It’s only natural that the first recipe I post has kale in it. After all, I was really close to naming this blog “Cavorting Kale,” and there will probably be a post one of these days that is an ode to this fabulous, tasty, textured, mineral-rich, alkaline, yet often-maligned veggie. So here you go. If you are not yet a kale convert, start here!
These tasty and nutritious pancakes make a great non-sugary breakfast. I tend to make a batch every Sunday for brunch, then save the extra for snacks during the week. They store incredibly well and can be reheated or just munched on cold. For those aiming to increase the percentage of veggies in your diet, this is also a great way to sneak some in.
2 tablespoons butter
2 tablespoons olive oil
½ red onion, chopped well
2 cloves garlic, crushed
1 large bunch kale, chopped well
2 cups (or more) other greens (Swiss chard, spinach, beet greens, etc), chopped
½ cups parsley, minced
1 large zucchini, shredded
1 cup teff flour
1 cup millet flour
½ cup quinoa flour
½ cup buckwheat flour
1 tablespoon ground chia seeds
1 tablespoon ground flax seed
1 tablespoon baking powder
1 teaspoon baking soda
1 teaspoon ground cumin
1 teaspoon sea salt
1 ½ cups water
1 cup kefir
Melt butter & olive oil in large sauté pan (seriously large, possibly huge, in order to fit all the greens until they cook down). Sauté the onion and garlic until the onion is getting translucent. Add kale and sauté for a few minutes until it wilts. Add other greens, parsley & carrot and continue to sauté until everything is well cooked. (While al dente veggies are great in most dishes, for the pancakes you want to make sure everything is nice and tender. Pay special attention to the kale ribs. Add a little water to the pan if it’s drying out before the kale is tender.) Set aside to cool slightly.
In a large bowl, mix together all the dry ingredients. Whisk in the water, kefir, and eggs until well-mixed and there are no lumps. Stir in the sautéed veggies. Batter will be pretty thick, but you can add a smidge more water if it seems too thick.
Heat a non-stick griddle on the stove, just above medium heat (after the first few pancakes I generally need to turn the heat a notch under medium). Ladle or spoon the batter onto the griddle and spread out a little to decrease the thickness of the pancakes. When you start seeing bubbles that stay open around the edges of the topside of the pancake, flip. Both sides should be a nice golden brown color and the pancake should be cooked all the way through. Decrease your stove temperature if they’re browning too quickly on the outside but leaving the inside undercooked.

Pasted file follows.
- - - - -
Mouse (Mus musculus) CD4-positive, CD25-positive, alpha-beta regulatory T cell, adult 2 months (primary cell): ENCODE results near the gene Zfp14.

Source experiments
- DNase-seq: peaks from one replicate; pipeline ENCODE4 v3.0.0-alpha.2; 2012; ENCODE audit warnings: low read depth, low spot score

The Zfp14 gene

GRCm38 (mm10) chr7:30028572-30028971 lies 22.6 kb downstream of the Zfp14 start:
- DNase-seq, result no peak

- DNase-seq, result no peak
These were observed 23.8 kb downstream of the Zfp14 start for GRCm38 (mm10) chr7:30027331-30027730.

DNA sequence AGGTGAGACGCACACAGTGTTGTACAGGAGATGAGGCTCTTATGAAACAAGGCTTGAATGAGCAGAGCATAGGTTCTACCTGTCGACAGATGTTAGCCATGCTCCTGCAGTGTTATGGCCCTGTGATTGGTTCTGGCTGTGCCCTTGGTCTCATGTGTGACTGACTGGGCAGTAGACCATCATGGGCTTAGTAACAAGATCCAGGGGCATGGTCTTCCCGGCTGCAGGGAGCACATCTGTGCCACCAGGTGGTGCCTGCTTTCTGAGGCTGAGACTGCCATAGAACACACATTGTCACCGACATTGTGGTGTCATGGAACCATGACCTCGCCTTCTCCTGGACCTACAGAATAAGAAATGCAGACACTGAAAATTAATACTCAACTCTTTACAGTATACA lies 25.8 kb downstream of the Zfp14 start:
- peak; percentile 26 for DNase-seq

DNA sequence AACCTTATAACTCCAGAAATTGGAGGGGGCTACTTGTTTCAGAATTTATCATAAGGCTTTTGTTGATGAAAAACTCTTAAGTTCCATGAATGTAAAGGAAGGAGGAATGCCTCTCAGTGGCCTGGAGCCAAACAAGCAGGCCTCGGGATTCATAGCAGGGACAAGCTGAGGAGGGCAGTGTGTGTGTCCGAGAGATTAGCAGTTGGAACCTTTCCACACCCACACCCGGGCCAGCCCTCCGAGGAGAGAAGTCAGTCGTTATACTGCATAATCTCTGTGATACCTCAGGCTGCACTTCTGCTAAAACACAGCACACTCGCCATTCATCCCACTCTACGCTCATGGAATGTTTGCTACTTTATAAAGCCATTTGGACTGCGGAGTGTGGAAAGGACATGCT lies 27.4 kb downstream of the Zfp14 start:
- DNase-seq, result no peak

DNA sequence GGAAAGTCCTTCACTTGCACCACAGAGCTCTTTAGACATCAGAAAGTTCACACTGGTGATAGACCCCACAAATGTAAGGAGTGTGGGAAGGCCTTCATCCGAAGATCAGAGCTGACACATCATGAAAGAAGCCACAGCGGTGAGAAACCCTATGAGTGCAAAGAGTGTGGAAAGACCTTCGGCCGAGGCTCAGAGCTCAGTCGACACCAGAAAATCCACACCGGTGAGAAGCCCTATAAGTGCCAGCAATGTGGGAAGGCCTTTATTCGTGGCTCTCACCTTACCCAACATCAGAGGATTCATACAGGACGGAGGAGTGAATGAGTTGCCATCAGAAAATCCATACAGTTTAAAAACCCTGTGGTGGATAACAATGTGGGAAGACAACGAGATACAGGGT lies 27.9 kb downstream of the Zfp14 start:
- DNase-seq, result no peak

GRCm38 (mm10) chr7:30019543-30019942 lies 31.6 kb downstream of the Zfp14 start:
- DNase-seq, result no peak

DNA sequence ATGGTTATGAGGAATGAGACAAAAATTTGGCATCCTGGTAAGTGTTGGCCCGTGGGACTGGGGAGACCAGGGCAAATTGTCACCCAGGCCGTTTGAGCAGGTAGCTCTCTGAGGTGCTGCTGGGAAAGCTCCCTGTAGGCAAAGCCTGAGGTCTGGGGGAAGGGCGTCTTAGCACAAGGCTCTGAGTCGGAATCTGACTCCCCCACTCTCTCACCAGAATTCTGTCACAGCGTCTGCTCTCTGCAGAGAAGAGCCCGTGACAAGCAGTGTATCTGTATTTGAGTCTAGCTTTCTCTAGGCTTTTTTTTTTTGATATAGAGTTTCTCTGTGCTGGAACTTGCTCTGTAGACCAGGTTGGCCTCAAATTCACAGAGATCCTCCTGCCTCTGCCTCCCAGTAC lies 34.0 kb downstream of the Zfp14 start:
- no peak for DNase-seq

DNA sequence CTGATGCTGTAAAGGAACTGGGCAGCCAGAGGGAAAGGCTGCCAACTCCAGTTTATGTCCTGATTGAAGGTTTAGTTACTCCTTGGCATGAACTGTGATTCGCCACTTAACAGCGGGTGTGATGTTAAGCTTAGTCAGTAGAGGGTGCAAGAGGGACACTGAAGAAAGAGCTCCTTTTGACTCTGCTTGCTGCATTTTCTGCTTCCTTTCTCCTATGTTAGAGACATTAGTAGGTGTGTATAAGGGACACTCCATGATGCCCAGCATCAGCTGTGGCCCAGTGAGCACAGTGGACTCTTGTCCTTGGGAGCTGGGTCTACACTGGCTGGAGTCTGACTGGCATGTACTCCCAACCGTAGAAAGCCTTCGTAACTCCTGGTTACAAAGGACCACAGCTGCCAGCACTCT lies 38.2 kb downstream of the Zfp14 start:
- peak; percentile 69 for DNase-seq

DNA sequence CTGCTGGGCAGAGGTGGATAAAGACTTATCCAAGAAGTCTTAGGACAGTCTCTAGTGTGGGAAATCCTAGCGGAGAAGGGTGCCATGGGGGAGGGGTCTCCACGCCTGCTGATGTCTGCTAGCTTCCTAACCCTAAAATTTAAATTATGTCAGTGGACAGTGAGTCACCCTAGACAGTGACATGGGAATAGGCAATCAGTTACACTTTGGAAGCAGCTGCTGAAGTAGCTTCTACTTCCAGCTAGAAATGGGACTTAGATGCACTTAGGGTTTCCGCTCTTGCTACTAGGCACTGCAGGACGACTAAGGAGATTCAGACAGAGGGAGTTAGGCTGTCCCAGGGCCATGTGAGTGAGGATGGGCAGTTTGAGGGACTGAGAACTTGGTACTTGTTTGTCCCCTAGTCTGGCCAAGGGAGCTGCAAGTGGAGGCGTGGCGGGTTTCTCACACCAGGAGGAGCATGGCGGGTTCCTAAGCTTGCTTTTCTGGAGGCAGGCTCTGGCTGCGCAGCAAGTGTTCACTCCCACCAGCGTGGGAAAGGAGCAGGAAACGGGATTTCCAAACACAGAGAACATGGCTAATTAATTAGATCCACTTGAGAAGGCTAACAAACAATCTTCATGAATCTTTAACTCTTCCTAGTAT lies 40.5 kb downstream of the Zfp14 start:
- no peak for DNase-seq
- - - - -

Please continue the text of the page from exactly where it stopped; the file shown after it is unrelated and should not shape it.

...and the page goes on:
Makes about 20 5” pancakes.
Substitutions & adaptations:
-Go nuts with your veggie combos. Add or take away whatever you like, what’s fresh and available from your local farmers, or just what’s sitting in your fridge. Substitute shallots and green onions for the red onion and garlic. Add some shredded carrots instead of some of the greens. Add other fresh herbs. Get crazy! You should generally end up with the cooked veggies representing about 1/3-1/2 of the final volume of the mix.
-If following a diet that recommends only using soaked flour, or just if you believe it increases the nutritional quality of flour in recipes (which I do), you can soak the flours in the water and kefir (just stir them all together, cover, and let sit out on the counter overnight). Click here for more on why to soak flours before using them. Add the flax, chia, and other dried ingredients after soaking is completed and you’re ready to make the pancakes the next morning.
– This recipe is gluten free and uses only highly nutritious flours from grains that are candida diet approved (therefore, no rice flour, potato starch, or other common gluten free baking ingredients that creep me out, like xantham gum). See my note on specialty flours for more information. It took a lot of experimenting to get the right consistency—nice fluffy pancakes that hold together perfectly. If you don’t have access to one of these flours (and don’t want to order online), feel free to sub in other flours that you like and are comfortable cooking with. But they’re all staples in our kitchen, so I advocate that you track them down and start playing with them. If you leave out the chia or flax for any reason, you’ll need to substitute in another binding agent (tapioca or arrowroot flours would probably work). But considering the great nutritional properties of flax & chia, why substitute anything less good for you and less tasty??